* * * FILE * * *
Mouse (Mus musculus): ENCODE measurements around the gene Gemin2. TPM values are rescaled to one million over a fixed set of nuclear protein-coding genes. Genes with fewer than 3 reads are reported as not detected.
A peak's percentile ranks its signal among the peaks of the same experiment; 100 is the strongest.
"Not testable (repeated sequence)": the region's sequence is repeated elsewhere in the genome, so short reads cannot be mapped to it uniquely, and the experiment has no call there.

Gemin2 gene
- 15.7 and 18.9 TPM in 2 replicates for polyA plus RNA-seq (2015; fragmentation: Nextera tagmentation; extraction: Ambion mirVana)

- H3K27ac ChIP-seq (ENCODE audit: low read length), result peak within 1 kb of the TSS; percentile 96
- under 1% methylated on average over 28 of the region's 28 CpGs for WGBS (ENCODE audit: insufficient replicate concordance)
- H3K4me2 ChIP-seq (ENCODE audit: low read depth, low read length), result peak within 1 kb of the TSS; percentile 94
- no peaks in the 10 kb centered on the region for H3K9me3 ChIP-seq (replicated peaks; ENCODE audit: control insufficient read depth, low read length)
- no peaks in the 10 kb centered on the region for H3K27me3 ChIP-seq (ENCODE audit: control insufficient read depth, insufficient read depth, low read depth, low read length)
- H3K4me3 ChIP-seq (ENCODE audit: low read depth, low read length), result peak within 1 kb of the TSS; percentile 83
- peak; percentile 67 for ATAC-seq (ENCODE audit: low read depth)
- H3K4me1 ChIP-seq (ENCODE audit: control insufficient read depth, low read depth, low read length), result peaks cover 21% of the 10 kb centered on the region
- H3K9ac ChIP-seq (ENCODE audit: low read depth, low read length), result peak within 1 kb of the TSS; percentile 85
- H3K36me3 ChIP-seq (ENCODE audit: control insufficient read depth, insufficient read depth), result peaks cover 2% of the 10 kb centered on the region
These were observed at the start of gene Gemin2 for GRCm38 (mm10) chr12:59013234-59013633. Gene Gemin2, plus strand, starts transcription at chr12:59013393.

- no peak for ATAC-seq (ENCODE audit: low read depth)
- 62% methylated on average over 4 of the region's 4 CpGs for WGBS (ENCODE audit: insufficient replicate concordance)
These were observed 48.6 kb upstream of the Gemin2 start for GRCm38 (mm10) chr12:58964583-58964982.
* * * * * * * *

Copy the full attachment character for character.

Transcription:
Mouse (Mus musculus): ENCODE measurements around the gene Gemin2. TPM values are rescaled to one million over a fixed set of nuclear protein-coding genes. Genes with fewer than 3 reads are reported as not detected.
A peak's percentile ranks its signal among the peaks of the same experiment; 100 is the strongest.
"Not testable (repeated sequence)": the region's sequence is repeated elsewhere in the genome, so short reads cannot be mapped to it uniquely, and the experiment has no call there.

Gemin2 gene
- 15.7 and 18.9 TPM in 2 replicates for polyA plus RNA-seq (2015; fragmentation: Nextera tagmentation; extraction: Ambion mirVana)

- H3K27ac ChIP-seq (ENCODE audit: low read length), result peak within 1 kb of the TSS; percentile 96
- under 1% methylated on average over 28 of the region's 28 CpGs for WGBS (ENCODE audit: insufficient replicate concordance)
- H3K4me2 ChIP-seq (ENCODE audit: low read depth, low read length), result peak within 1 kb of the TSS; percentile 94
- no peaks in the 10 kb centered on the region for H3K9me3 ChIP-seq (replicated peaks; ENCODE audit: control insufficient read depth, low read length)
- no peaks in the 10 kb centered on the region for H3K27me3 ChIP-seq (ENCODE audit: control insufficient read depth, insufficient read depth, low read depth, low read length)
- H3K4me3 ChIP-seq (ENCODE audit: low read depth, low read length), result peak within 1 kb of the TSS; percentile 83
- peak; percentile 67 for ATAC-seq (ENCODE audit: low read depth)
- H3K4me1 ChIP-seq (ENCODE audit: control insufficient read depth, low read depth, low read length), result peaks cover 21% of the 10 kb centered on the region
- H3K9ac ChIP-seq (ENCODE audit: low read depth, low read length), result peak within 1 kb of the TSS; percentile 85
- H3K36me3 ChIP-seq (ENCODE audit: control insufficient read depth, insufficient read depth), result peaks cover 2% of the 10 kb centered on the region
These were observed at the start of gene Gemin2 for GRCm38 (mm10) chr12:59013234-59013633. Gene Gemin2, plus strand, starts transcription at chr12:59013393.

- no peak for ATAC-seq (ENCODE audit: low read depth)
- 62% methylated on average over 4 of the region's 4 CpGs for WGBS (ENCODE audit: insufficient replicate concordance)
These were observed 48.6 kb upstream of the Gemin2 start for GRCm38 (mm10) chr12:58964583-58964982.